Why Socialization Is The Key To Aging In Place For Seniors

Why Socialization Is The Key To Aging In Place For Seniors

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What would life be like without our friends and family? Some studies indicate that it may be a lot shorter! Research points to the fact that more social people live longer. This is not to say that a healthy diet and regular exercise aren’t important, but that a balance of all three can result in a longer, more fulfilling life. This is especially true when it comes to seniors: socialization helps them in more ways than one.

The benefits of socialization

A senior will experience a richer life when they stay connected. The owner of Partners for Home wrote, “Cognitive abilities do not decline as quickly when seniors are socially active. Maintaining these connections keeps their brains in top shape.” Socialization benefits seniors in multiple ways:

It reduces stress

Do you have a problem that’s bothering you? Bottling it up can make you more agitated. It helps to talk with a friend about your thoughts and feelings and hear their perspective on your issue. By sharing our stressful thoughts with others, we can process them in healthier ways and feel more relaxed for it.

Socialization increases self-esteem

Spending time with our friends can remind us that other people value our company. When seniors feel down on themselves, speaking with loved ones shows them their value and what they have to offer. They can reconnect with a feeling of belonging and purpose in life. Making someone smile or laugh can improve self-esteem, which is important for the well-being of a senior.

Staying social promotes a healthy lifestyle

Getting active on your own can be tough. It’s much easier to go for a walk or a swim when you have a friend to join you. You can also encourage and motivate each other to continue leading a healthy lifestyle. Social connections allow seniors to make healthy lifestyle changes because they can do activities with friends.

The dangers of isolation

Have you ever experienced a time when your social contact was limited? Since the outbreak of COVID-19, many people have minimized their circle of friends. You may have felt isolated and even depressed due to your lack of socialization. The same thing happens to seniors when they do not maintain their friendships.

Many young people rely on work and schooling for social connections. An elderly person receiving in-home care may only see the occasional family member and home care assistant.

Being isolated makes depression and anxiety worse

Problems rarely resolve themselves on their own. Isolation tends to make mental health issues even more difficult. When seniors feel depressed or anxious, they don’t have a way to process those feelings without friends. A lack of socialization can reinforce depressing thoughts or anxious emotions. Ruminating with negative thoughts can make people feel very unhappy and hopeless.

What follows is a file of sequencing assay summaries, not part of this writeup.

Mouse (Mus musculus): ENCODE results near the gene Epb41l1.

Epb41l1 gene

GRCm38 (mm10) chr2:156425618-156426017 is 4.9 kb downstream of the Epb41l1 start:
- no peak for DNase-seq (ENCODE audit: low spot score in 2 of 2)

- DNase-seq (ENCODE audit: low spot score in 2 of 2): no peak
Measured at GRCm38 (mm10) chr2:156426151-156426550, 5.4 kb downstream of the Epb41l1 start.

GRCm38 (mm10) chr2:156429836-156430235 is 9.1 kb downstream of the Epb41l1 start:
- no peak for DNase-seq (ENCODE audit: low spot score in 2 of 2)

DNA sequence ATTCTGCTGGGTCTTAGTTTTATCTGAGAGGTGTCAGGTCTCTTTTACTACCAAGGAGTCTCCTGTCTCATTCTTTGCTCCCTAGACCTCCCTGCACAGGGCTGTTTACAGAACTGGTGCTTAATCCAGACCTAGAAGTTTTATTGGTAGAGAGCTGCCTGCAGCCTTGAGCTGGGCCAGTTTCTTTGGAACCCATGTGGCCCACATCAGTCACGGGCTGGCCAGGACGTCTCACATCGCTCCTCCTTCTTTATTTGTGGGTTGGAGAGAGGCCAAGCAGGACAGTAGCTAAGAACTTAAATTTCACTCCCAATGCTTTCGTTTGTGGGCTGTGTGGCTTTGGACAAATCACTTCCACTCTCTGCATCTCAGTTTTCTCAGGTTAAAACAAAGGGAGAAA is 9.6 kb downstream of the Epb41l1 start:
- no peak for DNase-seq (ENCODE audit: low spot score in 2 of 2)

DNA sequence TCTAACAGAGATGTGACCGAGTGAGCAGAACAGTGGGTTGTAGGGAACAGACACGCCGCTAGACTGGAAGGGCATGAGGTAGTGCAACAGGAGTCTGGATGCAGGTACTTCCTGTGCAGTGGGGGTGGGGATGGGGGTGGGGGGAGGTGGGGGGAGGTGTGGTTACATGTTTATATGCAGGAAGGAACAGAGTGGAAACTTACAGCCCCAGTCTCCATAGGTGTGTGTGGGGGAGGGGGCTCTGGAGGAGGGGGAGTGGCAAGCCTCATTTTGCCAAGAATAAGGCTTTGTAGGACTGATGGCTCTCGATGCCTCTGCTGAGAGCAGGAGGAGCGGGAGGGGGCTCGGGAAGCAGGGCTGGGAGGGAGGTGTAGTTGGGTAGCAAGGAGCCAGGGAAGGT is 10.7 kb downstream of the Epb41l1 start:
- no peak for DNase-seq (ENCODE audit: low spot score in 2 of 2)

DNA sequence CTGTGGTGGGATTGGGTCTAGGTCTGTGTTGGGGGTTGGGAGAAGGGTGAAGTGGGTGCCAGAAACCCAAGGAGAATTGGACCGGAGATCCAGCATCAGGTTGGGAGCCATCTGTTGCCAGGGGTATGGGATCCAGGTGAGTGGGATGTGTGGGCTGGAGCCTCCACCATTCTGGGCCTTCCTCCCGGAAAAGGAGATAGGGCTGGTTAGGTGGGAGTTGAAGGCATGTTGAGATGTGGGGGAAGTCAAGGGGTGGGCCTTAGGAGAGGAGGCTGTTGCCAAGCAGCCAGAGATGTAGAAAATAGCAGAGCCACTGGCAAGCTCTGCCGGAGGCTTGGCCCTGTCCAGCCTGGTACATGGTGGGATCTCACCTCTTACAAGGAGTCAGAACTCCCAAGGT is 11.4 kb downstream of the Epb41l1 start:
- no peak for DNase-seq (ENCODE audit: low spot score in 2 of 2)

It can make grief more intense

Left alone with our grief, it can spiral into an unpleasant emotional state. Talking about our thoughts and feelings with loved ones helps us process our emotions and cope in healthier ways. Crying with a friend is better than crying alone. When you lose someone, it can be easy to close off from the world. But this can have a seriously negative impact on seniors.

Isolation can cause cognitive decline

Research indicates that those who are socially isolated experience memory decline. Seniors who are experiencing some cognitive decline may see it get worse when they do not socialize.

How can seniors stay social?

Many aging adults face challenges that limit their ability to socialize, such as mobility issues or health problems. It’s not as easy for them as it is for a young person to go out and meet up with friends. So how do seniors preserve friendships when they’re faced with these barriers?

Ask family members for a ride. Seniors may want to meet with their friends at a restaurant or recreation center, but they are no longer able to drive. If this is the case, they can ask family members to give them a ride to and from. When loved ones are unavailable, they can use ride-sharing services.

Volunteer. If your aging loved one is missing the engagement that a workplace provided, then they should consider volunteering. It will help them feel like part of an important cause and give them a reason to leave the house and socialize with others. When they support a foundation that they believe in, they can connect with the other like-minded individuals who are volunteering.

Invite friends over. When leaving the house is too difficult, ask friends to come over instead! The advantage to aging in place is that seniors can stay in their own homes. It allows them to invite friends to visit them in their familiar, comfortable, and safe spaces.

When your aging loved one is receiving home care, they may have all their needs looked after but one: socializing. Those who are experiencing cognitive decline may have their symptoms improved by a visit with friends. Don’t underestimate the importance of connecting with friends: it helps seniors live longer, feel happier, and be healthier.

We can Help! Our local advisors can help your family make a confident decision about senior living.

Call: 800-997-1342

ABOUT THE AUTHOR

Adrian Martinez
Adrian Martinez

Adrian Martinez is the Content Coordinator at Partners For Home, a home care service specializing in senior and private home care assistance. She is keenly interested in writing about alternative medicine, senior care, and health-related topics.

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